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THE SNIDER by John Walter (Hardcover Book)

Item Description

Newly Printed: Just released in the United States! THE SNIDER with Notes on the Enfield Rifle-Musket and the British Army's Search for a Breechloading Conversion. Written by renowned firearms author John Walter.

Hardcover laminated "wipe clean" printed case; 11 1/8" x 8 3/4", 96 pages, hundreds of full color illustrations. ISBN 978-0-9960731-3-4. Published by the Tharston Press, an imprint of International Military Antiques, Inc.

The British .577 Snider–Enfield was a breech-loading rifle. The American Jacob Snider invented this firearm action, and the Snider–Enfield was one of the most widely used of the Snider varieties. The British Army adopted it in 1866 as a conversion system for its ubiquitous Pattern 1853 Enfield muzzle-loading rifles, and used it until 1874 when the Martini–Henry rifle began to supersede it. The British Indian Army used the Snider–Enfield until the end of the nineteenth century.

The Snider first saw action with the British/Indian Army at the battle of Magdala (Aroghee) in Ethiopia on 10 April 1868, against the forces of Tewodros II of Ethiopia; during the battle the 4th (King's Own) Regiment of Foot alone fired 10,200 rounds. The Snider–Enfield served throughout the British Empire, including Cape Colony, India, Australia, New Zealand, and Canada, until its gradual phaseout by the Martini–Henry, beginning in 1874. Volunteer and militia forces continued to use it until the late 1880s. It stayed in service with the Indian Army until the mid-1890s, because between the Indian Rebellion of 1857 and 1905 the British kept the Indian Army one weapon generation behind British units. The Hunza Scouts may have been the last to use it in action (in the carbine version), in the Chitral campaign of 1895. The Indian units received the Martini–Henry when the British adopted the Lee–Metford. The Ijeshas used large numbers of Snider–Enfields against Ibadan during the 16-year-long Yoruba Civil War (1877 to 1893).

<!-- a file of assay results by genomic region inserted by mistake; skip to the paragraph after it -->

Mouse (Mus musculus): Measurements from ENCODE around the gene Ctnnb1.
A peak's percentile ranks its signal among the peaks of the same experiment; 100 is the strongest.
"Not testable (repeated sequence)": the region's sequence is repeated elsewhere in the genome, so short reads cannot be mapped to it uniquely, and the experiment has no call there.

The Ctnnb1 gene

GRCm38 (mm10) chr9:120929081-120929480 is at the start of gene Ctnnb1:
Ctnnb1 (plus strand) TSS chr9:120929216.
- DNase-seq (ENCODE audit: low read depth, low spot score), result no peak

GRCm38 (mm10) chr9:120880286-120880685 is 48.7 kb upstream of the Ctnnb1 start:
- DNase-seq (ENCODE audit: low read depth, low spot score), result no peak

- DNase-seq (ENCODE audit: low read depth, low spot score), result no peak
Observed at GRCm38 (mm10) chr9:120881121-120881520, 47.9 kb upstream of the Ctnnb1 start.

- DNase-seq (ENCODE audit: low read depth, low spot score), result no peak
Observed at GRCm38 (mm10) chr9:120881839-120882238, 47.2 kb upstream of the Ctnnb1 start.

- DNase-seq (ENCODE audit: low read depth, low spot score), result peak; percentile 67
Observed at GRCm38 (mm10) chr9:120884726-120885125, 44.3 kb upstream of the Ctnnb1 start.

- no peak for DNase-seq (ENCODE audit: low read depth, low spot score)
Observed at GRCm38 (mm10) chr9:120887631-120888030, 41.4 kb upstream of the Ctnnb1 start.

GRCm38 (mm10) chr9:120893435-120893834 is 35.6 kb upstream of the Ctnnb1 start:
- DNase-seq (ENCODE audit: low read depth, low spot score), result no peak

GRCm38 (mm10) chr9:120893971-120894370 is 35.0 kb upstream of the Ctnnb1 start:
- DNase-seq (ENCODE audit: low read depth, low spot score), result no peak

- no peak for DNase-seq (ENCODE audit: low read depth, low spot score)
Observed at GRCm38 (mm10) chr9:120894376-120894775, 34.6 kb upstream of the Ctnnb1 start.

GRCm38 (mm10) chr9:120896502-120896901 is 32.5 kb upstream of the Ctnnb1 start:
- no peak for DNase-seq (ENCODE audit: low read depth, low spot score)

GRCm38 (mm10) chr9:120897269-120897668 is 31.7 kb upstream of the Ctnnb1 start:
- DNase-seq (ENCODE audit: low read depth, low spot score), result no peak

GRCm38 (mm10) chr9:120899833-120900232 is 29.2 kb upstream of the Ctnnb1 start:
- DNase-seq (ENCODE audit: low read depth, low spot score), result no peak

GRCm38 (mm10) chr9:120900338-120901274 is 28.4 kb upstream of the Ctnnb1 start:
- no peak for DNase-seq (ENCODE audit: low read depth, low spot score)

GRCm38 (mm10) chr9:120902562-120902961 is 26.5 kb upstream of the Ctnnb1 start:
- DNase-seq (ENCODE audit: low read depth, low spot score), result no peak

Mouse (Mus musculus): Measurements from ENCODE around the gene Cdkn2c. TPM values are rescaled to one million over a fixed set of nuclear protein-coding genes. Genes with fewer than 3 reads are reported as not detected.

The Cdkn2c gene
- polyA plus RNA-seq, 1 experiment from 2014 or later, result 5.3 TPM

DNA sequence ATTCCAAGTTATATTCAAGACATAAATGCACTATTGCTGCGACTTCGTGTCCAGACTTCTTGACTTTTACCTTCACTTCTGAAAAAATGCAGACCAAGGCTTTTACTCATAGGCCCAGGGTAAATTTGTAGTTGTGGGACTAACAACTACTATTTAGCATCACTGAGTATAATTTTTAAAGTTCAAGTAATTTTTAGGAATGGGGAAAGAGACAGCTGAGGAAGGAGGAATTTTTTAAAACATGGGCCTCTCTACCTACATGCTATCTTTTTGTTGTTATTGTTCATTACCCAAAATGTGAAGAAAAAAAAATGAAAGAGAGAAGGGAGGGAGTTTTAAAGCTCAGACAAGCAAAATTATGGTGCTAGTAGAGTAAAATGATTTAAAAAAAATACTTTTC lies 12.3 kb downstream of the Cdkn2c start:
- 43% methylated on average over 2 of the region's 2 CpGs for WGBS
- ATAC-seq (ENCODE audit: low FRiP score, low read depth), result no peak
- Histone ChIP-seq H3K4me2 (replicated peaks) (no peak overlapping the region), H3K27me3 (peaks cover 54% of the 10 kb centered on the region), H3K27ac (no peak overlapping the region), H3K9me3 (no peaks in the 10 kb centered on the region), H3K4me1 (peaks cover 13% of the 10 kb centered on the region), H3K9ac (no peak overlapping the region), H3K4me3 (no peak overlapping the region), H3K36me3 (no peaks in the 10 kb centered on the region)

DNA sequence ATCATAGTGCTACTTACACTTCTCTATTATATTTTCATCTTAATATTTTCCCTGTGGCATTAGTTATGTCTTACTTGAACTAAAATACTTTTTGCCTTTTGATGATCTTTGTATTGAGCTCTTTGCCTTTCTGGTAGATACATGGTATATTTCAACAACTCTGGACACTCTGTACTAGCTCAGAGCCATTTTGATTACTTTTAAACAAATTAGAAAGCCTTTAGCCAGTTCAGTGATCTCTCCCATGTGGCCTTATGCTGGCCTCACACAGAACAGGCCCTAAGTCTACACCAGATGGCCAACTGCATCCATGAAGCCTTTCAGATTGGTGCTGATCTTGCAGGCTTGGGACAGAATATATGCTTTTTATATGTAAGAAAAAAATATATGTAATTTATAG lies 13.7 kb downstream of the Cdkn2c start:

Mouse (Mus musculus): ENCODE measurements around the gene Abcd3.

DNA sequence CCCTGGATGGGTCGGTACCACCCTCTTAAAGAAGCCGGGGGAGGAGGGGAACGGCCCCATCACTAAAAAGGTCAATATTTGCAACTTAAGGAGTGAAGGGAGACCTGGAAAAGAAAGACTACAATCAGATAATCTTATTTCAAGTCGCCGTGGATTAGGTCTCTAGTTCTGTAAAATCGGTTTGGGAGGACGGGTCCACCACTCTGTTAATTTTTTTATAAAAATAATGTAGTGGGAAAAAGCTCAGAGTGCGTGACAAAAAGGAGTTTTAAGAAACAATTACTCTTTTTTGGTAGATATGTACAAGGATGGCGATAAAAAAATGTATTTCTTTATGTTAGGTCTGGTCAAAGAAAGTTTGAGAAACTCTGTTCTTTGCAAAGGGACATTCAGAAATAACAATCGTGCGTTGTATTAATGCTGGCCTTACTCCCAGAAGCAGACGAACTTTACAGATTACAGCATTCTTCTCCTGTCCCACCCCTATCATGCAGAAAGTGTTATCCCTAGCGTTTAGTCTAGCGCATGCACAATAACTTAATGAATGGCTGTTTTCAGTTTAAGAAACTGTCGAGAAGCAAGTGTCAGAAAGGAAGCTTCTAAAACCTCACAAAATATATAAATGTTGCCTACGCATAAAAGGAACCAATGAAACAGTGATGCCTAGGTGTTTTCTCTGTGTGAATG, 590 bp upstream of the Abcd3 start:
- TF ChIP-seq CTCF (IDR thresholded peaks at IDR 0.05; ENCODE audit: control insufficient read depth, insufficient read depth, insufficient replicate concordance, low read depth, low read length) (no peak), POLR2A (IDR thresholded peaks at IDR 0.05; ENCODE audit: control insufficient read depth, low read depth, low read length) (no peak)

Frank Richards, who served on the Northwest Frontier between 1902 and 1908, records in Old Soldier Sahib that the British army still used Sniders during that period. Sentries on night duty in camps and cantonments would carry a Snider and buckshot cartridges. Should tribesmen try to get into the camp to steal rifles, the buckshot would give the sentries a better chance of hitting the thief, and unlike a .303 round, would be less likely to wound or kill a comrade should the sentry miss.

The Snider was notably powerful. Rudyard Kipling gave a graphic depiction of its effect in his poem, "The Grave of the Hundred Head":

    A Snider squibbed in the jungle—
    Somebody laughed and fled,
    And the men of the First Shikaris
    Picked up their Subaltern dead,
    With a big blue mark in his forehead
    And the back blown out of his head.
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